Meth Treatment in Pennsylvania

Meth Treatment in Pennsylvania

Meth Rehab Services will assist you in finding help for methamphetamine addiction and rehabilitation in Pennsylvania. Our certified counselors will guide you and your family in this important moment in finding a meth treatment in the state of Pennsylvania.

Methamphetamine has destroyed a lot of families, relationships and lives in Pennsylvania. There are still well over 1 million individuals in the United States who are in need of meth treatments for their addiction.

But there is hope as many individuals with a methamphetamine addiction got their lives back after attending a meth rehab center.

Drug Rehab Services philosophy is to provide honest, caring and knowledgeable advice, support and referrals according to your unique circumstance.
Our mission is to achieve a drug-free world.
Our goal is to help drug addicts and families find a rehab.

Methamphetamine overview in Pennsylvania

In year of 2003, there were a reported 465 drug rehab centers and addiction treatments in Pennsylvania state. These abuse centers combined to serve 37,928 clients for alcohol and/or drug addiction problems.

Meth is available in varying quantities in the state of Pennsylvania with consumption concentrated in the Philadelphia area. The major part of the meth used in the state of Pennsylvania is supplied by local traffickers who manufacture or produce it themselves and by major trafficking organizations operating in the state of California and Mexico. Intelligence indicates that these organizations transport meth into the state using a variety of methods, including private vehicles, commercial bus luggage, and packages shipped via express mail and parcel services.

Although the availability of meth in the state of Pennsylvania is relatively low compared to the midwestern and western part of the United States, investigations and reports from state and local law enforcement confirm the eastward movement of meth production into the state of Pennsylvania. Particularly, rural areas, such as the northwestern counties and Pocono Mountain areas of Pennsylvania, have been infiltrated with small, yet dangerous, methamphetamine laboratories, as numerous lab seizures have been documented by law enforcement in the past few years. The rural parts of Pennsylvania remained the most popular locations for clandestine labs due to the reduced risk of detection caused by the pungent odor of a lab as well as the likelihood of a lesser law enforcement presence. However, investigations continued to reveal that small-scale meth labs exist anywhere from residences to motel rooms in cities and towns throughout the state of Pennsylvania. These labs account for the vast majority of meth labs seized in the state of Pennsylvania and the majority of meth available in western parts of Pennsylvania, however, the production output of these labs represent only a small percentage of the meth consumed in all of Pennsylvania state.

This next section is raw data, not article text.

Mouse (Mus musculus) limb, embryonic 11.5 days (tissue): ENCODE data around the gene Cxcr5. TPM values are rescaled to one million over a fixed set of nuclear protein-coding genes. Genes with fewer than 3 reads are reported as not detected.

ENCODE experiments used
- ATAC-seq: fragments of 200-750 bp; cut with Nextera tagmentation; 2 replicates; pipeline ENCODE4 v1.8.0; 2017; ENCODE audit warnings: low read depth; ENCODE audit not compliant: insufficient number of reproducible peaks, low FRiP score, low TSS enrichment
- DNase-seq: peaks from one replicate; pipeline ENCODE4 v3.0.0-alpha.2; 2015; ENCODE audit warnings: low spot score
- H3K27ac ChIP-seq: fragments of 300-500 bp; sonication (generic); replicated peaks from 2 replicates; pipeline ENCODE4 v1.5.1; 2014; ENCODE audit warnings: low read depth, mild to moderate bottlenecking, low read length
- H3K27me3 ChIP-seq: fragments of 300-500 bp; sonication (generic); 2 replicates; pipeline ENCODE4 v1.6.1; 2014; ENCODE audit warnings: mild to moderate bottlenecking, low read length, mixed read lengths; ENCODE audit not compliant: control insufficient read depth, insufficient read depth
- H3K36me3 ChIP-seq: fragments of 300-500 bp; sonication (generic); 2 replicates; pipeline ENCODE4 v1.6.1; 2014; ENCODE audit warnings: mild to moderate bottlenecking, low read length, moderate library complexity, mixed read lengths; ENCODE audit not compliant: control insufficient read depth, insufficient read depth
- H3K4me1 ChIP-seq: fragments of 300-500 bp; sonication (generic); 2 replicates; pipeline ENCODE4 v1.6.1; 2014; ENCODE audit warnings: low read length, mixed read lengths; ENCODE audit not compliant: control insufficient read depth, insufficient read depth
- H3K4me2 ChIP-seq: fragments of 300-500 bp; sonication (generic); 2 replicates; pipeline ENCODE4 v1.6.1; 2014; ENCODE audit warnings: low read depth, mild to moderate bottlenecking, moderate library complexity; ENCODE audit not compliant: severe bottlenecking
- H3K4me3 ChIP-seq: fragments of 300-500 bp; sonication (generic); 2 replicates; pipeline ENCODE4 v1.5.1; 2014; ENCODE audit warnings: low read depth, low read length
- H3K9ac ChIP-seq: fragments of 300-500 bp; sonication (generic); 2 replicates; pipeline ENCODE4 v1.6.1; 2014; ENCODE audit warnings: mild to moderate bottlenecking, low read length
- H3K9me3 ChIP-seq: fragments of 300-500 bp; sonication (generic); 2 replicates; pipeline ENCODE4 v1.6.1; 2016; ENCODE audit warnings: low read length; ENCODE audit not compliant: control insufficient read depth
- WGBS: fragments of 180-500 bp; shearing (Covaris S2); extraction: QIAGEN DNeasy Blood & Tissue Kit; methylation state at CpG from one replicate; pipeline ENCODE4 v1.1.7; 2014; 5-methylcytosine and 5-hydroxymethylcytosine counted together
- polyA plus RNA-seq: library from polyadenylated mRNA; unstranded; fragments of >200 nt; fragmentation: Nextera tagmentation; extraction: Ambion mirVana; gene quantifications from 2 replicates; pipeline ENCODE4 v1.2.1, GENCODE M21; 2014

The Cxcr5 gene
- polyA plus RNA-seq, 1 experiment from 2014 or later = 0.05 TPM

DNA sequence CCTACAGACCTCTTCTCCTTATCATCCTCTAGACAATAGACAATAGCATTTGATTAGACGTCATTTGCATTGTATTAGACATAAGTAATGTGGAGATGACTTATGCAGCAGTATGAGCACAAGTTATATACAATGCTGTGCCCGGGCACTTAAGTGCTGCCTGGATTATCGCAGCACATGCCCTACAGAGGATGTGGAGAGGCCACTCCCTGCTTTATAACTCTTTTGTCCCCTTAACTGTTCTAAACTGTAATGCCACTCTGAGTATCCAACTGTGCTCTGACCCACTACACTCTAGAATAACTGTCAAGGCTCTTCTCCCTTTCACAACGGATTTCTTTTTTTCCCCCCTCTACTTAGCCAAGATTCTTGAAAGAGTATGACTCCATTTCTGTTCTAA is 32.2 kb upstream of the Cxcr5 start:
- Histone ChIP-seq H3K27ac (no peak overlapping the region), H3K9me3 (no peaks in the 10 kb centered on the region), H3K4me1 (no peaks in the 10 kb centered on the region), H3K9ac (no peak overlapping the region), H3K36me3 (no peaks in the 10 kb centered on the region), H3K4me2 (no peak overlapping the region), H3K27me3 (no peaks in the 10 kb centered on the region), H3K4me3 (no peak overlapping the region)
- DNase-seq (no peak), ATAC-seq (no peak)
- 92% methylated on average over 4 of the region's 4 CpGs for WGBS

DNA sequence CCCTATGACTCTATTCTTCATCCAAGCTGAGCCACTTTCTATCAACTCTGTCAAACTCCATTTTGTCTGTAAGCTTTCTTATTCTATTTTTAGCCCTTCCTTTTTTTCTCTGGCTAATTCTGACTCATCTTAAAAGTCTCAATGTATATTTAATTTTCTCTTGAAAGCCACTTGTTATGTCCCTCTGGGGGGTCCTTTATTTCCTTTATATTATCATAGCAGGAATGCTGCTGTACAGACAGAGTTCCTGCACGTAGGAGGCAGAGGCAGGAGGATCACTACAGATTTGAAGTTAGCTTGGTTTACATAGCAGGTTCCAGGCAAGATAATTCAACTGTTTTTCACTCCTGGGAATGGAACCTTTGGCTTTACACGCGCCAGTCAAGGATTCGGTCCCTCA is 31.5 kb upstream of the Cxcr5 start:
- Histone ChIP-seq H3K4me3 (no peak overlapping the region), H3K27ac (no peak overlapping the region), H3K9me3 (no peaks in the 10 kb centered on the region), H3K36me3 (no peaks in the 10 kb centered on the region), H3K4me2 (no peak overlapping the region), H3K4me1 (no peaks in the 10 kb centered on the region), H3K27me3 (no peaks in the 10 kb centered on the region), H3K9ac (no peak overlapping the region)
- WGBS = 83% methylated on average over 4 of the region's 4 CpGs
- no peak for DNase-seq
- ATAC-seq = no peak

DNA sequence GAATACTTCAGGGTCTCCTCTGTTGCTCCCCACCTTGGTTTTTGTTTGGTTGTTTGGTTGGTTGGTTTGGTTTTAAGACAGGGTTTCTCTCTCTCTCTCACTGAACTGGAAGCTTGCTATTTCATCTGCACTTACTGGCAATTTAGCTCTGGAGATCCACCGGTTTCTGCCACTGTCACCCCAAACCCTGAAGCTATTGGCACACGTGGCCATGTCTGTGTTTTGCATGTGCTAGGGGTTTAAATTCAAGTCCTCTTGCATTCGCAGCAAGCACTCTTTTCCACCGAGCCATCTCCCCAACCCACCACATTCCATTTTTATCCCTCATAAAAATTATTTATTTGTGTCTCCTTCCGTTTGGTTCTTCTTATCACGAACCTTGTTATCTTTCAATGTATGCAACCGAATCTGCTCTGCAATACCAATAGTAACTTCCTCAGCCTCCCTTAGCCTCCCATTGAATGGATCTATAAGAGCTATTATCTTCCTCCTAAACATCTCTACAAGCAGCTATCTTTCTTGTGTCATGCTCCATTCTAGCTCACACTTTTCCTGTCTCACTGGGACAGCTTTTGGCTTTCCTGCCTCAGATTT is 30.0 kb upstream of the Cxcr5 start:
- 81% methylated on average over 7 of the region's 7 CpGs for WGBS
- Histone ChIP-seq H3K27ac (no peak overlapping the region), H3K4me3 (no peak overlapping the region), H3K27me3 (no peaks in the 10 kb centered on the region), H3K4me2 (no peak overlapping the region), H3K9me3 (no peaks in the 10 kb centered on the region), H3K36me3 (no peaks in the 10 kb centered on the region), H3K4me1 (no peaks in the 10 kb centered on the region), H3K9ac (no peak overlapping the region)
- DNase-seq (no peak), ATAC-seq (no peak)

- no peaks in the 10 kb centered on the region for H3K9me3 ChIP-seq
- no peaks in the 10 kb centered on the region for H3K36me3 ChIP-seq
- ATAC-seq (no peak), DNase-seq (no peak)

Though not nearly as popular as heroin, cocaine, or crack , meth is attractive because of its longer lasting high and because users can easily produce their own meth with readily available recipes, precursor chemicals or ingredients, and equipment. Lab operators use various means to obtain precursor chemicals, including diversion from legitimate sources and self-production. However, precursor chemicals include commonly used household products/chemicals, such as lye, and over the counter substances, such as pseudoephedrine, most of which are readily available at retail stores.

Meth treatment admissions per 100,000 citizens (2003): 2

While heroin remains the principal drug of choice in Pennsylvania, drug enforcement authorities are increasingly concerned about the eastward spread of the meth epidemic, especially in the rural north-western corner of the state, which has become known as “the meth capital of Pennsylvania.” During 2004, 460 individuals sought treatment for meth addiction, or approximately 0.5% of all individuals seeking drug abuse treatment. This is a raise from 2002, when only 229 individuals sought treatment for meth abuse. Likewise, local manufacture of the drug is increasing. During 2004 a record 106 labs were seized by DEA, state and local authorities, in comparison to 60 in 2003 and just 8 in 2000.


The Combat Meth Act, signed by President Bush on March 9, 2006, gives minimum standards for retailers across the nation that sell substances containing ephedrine and pseudoephedrine. The law limits sales to 3.6 grams of the base ingredient (the pure ephedrine or pseudoephedrine) daily and 9 grams per month, and requires that buyers provide identification and sign a sales log. Also, sellers must keep these substances behind the counter or in a locked case and register on-line with the U.S. Attorney General.

List of Meth Treatments by States

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